Great Expectations By Charles Dickens Chapters 38-39 - (Volume II, Chapters 19-20)

"Well!" said she, laughing, after a moment, "perhaps. Yes. Anything you like."

"But, Estella, do hear me speak. It makes me wretched that you should encourage a man so generally despised as Drummle. You know he is despised."

"Well?" said she.

"You know he is as ungainly within, as without. A deficient, illtempered, lowering, stupid fellow."

"Well?" said she.

"You know he has nothing to recommend him but money, and a ridiculous roll of addle-headed predecessors; now, don't you?"

"Well?" said she again; and each time she said it, she opened her lovely eyes the wider.

To overcome the difficulty of getting past that monosyllable, I took it from her, and said, repeating it with emphasis, "Well! Then, that is why it makes me wretched."

Now, if I could have believed that she favoured Drummle with any idea of making me — me — wretched, I should have been in better heart about it; but in that habitual way of hers, she put me so entirely out of the question, that I could believe nothing of the kind.

"Pip," said Estella, casting her glance over the room, "don't be foolish about its effect on you. It may have its effect on others, and may be meant to have. It's not worth discussing."

"Yes it is," said I, "because I cannot bear that people should say, 'she throws away her graces and attractions on a mere boor, the lowest in the crowd.'"

"I can bear it," said Estella.

"Oh! don't be so proud, Estella, and so inflexible."

"Calls me proud and inflexible in this breath!" said Estella, opening her hands. "And in his last breath reproached me for stooping to a boor!"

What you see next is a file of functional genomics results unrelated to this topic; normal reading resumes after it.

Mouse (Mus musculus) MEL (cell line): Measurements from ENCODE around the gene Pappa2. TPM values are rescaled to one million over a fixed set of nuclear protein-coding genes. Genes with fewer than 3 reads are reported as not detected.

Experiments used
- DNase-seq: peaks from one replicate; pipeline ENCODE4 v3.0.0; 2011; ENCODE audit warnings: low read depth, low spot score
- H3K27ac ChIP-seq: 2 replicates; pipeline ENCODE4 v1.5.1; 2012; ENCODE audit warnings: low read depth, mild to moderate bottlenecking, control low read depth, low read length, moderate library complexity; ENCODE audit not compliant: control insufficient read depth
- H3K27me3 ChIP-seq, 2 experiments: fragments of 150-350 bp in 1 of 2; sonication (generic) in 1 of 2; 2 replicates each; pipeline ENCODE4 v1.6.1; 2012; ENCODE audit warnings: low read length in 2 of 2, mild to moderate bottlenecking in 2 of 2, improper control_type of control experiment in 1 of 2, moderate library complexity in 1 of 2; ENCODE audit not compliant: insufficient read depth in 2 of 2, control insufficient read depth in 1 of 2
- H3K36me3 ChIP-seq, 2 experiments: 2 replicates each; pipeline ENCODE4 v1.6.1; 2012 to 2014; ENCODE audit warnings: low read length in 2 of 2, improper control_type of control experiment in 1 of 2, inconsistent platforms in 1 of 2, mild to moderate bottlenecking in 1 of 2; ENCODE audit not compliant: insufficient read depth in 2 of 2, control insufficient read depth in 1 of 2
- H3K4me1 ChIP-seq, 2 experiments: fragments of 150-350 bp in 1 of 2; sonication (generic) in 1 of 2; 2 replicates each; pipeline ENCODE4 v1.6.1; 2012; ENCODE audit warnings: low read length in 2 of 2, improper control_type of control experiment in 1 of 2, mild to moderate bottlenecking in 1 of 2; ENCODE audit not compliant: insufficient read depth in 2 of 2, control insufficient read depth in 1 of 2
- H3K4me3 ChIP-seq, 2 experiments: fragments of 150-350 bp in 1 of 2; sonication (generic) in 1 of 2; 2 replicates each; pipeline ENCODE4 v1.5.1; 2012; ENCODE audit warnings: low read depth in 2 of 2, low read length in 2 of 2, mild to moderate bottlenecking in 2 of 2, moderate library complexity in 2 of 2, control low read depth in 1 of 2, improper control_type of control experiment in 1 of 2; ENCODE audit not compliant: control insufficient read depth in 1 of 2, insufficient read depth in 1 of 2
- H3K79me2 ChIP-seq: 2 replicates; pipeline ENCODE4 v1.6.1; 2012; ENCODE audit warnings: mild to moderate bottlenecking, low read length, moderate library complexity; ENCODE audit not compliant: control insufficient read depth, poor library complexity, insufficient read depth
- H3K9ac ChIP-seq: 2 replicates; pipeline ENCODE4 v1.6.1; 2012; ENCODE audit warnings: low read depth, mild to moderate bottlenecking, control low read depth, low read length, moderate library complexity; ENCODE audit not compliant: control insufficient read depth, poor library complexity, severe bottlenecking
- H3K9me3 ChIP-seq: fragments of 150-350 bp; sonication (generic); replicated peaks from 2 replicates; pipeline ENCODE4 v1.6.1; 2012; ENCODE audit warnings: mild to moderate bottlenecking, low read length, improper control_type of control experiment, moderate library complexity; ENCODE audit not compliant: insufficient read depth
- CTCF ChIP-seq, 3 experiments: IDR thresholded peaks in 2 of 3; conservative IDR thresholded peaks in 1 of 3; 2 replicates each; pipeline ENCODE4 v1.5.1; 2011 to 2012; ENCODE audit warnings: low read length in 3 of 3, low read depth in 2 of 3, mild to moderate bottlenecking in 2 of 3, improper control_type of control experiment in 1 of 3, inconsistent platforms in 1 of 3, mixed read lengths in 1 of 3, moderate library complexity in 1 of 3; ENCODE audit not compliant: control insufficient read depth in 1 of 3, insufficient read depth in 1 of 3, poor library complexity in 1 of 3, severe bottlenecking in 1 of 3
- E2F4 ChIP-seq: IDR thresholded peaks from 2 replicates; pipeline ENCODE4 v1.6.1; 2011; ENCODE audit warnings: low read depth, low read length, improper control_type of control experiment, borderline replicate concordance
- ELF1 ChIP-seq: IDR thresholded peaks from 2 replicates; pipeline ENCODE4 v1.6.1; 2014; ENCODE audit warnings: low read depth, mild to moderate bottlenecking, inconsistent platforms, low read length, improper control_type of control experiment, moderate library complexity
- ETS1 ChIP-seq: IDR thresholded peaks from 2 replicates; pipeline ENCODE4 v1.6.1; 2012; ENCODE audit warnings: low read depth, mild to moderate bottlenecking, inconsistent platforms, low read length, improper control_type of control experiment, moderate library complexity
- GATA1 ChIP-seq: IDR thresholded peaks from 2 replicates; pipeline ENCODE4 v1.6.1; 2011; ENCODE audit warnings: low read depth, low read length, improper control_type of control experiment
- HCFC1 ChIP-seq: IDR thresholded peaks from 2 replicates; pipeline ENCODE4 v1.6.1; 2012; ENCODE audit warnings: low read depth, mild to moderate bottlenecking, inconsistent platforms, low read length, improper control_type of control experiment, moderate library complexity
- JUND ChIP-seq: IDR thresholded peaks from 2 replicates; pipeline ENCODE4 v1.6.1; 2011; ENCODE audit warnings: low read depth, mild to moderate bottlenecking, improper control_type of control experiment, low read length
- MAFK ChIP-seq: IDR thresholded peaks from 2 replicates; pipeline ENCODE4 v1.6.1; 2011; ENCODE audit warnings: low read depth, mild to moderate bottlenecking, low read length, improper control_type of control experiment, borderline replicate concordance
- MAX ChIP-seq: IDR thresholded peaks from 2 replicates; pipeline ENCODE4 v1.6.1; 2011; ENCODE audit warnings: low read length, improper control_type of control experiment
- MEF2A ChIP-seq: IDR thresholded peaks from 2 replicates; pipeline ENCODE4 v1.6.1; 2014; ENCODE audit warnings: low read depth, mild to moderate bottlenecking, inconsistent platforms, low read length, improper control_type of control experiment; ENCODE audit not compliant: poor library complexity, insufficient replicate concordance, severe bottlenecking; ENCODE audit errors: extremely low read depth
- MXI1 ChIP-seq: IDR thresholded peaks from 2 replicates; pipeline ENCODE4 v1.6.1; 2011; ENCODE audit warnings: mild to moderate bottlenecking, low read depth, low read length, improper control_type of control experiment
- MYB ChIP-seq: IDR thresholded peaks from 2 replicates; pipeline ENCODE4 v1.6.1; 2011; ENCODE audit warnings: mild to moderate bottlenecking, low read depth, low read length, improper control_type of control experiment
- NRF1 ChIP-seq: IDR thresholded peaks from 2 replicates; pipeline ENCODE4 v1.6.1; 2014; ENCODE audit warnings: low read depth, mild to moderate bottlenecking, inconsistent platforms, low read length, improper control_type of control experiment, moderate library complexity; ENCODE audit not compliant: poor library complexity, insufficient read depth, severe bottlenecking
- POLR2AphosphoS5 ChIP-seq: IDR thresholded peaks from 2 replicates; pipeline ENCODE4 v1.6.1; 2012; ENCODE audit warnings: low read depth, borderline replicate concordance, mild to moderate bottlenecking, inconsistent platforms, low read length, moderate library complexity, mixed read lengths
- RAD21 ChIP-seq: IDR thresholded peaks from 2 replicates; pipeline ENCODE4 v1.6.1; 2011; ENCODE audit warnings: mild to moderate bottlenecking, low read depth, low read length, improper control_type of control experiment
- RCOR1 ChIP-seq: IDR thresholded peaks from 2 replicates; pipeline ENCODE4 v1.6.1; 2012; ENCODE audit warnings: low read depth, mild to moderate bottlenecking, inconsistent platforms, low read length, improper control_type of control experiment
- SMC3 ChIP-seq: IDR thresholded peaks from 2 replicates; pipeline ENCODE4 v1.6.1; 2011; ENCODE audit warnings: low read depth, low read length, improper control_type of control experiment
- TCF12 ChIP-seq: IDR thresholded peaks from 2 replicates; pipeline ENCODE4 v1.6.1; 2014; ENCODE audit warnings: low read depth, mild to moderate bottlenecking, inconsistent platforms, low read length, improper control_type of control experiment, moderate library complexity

"There is no doubt you do," said I, something hurriedly, "for I have seen you give him looks and smiles this very night, such as you never give to — me."

"Do you want me then," said Estella, turning suddenly with a fixed and serious, if not angry, look, "to deceive and entrap you?"

"Do you deceive and entrap him, Estella?"

"Yes, and many others — all of them but you. Here is Mrs. Brandley. I'll say no more."

And now that I have given the one chapter to the theme that so filled my heart, and so often made it ache and ache again, I pass on, unhindered, to the event that had impended over me longer yet; the event that had begun to be prepared for, before I knew that the world held Estella, and in the days when her baby intelligence was receiving its first distortions from Miss Havisham's wasting hands.

In the Eastern story, the heavy slab that was to fall on the bed of state in the flush of conquest was slowly wrought out of the quarry, the tunnel for the rope to hold it in its place was slowly carried through the leagues of rock, the slab was slowly raised and fitted in the roof, the rope was rove to it and slowly taken through the miles of hollow to the great iron ring. All being made ready with much labour, and the hour come, the sultan was aroused in the dead of the night, and the sharpened axe that was to sever the rope from the great iron ring was put into his hand, and he struck with it, and the rope parted and rushed away, and the ceiling fell. So, in my case; all the work, near and afar, that tended to the end, had been accomplished; and in an instant the blow was struck, and the roof of my stronghold dropped upon me.

Continued on next page...

Back to Top

Take the Quiz

Miss Havisham’s is obsessed with which event from the past?